“The Extent of Salvation
(Limited or Unlimited
Limited or Unlimited Atonement
Strong Calvinists argue for limited atonement, which
means that salvation is only available for those elect
which God has predestined to be saved. The rest are
predestined to be lost.
Moderate Calvinists, Wesleyans, and most other
Orthodox Christians teach unlimited atonement,
which means that salvation is available to everyone,
but applied only to those who respond in faith to God’s
Essentialism vs. Voluntarism
Voluntarism, in which the doctrine of limited
atonement is rooted, insists that something is right
because God wills it; that is, God decides something is
right, and then it is right.
Essentialism, declares that God wills something
because it is right; that is it is already in accord with
His unchanging nature.
Voluntarism as defense for Limited Atonement
Strong Calvinists are forced to appeal to voluntarism as a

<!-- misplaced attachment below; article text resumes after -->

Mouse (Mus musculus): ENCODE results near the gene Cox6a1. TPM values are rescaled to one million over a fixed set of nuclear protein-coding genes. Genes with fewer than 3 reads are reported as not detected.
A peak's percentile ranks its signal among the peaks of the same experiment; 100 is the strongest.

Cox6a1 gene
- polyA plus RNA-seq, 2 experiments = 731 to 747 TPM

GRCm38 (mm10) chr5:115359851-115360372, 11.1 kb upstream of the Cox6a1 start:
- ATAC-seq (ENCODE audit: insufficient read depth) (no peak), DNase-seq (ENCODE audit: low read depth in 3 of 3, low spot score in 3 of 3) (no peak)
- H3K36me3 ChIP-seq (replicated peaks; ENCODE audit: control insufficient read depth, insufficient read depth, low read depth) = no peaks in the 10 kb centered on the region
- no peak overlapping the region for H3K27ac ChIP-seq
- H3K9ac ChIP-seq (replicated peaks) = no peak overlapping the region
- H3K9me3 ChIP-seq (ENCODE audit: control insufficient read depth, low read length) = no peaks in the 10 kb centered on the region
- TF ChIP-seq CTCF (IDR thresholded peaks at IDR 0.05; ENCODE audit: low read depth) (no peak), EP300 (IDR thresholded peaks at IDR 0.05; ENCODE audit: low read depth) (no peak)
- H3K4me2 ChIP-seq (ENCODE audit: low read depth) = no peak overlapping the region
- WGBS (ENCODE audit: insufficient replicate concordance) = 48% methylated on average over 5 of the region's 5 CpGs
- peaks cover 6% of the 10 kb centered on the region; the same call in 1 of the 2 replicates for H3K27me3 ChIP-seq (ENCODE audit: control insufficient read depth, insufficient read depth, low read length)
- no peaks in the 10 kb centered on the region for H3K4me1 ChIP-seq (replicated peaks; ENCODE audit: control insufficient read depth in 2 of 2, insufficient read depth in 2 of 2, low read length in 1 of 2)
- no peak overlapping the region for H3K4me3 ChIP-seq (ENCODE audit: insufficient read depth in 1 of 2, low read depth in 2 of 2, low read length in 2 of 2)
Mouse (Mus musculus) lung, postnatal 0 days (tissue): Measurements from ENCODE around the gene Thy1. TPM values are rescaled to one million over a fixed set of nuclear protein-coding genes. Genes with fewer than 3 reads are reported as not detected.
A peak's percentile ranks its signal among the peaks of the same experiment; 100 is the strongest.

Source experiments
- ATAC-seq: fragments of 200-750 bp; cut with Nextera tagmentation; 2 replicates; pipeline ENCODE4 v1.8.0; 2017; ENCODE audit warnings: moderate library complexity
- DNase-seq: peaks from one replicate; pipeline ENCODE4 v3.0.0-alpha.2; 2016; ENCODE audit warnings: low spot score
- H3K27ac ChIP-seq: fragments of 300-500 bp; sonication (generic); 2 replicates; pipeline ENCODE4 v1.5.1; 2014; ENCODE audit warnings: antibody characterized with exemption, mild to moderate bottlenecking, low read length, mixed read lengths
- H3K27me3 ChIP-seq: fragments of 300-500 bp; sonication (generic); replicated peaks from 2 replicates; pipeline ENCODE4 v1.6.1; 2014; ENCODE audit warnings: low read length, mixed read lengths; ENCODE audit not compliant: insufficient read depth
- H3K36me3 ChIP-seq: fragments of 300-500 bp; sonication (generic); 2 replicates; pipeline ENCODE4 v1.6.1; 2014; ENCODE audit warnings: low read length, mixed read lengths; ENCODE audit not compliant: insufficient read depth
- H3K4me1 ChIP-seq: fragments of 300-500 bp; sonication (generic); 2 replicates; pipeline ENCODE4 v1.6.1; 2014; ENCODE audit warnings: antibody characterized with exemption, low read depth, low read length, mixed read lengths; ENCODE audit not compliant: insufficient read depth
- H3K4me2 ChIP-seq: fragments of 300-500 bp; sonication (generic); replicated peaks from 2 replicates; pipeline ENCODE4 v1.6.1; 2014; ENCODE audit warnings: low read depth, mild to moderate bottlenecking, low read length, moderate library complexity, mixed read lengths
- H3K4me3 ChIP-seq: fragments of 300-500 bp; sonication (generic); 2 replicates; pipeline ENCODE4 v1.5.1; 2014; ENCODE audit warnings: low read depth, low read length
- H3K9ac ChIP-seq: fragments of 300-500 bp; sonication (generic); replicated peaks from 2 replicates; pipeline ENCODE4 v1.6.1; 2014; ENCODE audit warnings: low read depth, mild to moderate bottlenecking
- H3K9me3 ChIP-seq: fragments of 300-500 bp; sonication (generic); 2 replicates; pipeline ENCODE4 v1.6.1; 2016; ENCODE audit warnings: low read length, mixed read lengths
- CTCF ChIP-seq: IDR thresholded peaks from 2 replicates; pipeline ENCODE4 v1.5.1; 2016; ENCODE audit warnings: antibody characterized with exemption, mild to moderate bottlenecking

defense for limited atonement. The criticism of
limited atonement is that it doesn’t look like justice,
which is an attribute of God. In other words, limited
atonement would violate justice because it
indiscriminately chooses some and rejects others with
no regard to faith, desire, or freewill on the part of
humanity. So the only answer is that it is right because
anything God does is right. This is an example of
Arguments Against Voluntarism
God’s immutability—If God does not change, then for Him to
arbitrarily change what is right or not right by virtue of
decree alone would indicate that God Himself changes at a
fundamental level of His being.
God’s pure actuality would be prohibitive of God changing at
such a fundamental level of His being.
God’s perfection likewise would be prohibitive, in that
perfection cannot be improved, and a change would either
improve or diminish absolute perfection.
God’s simplicity prohibits change in that change implies
composition, and there can be no change in an absolute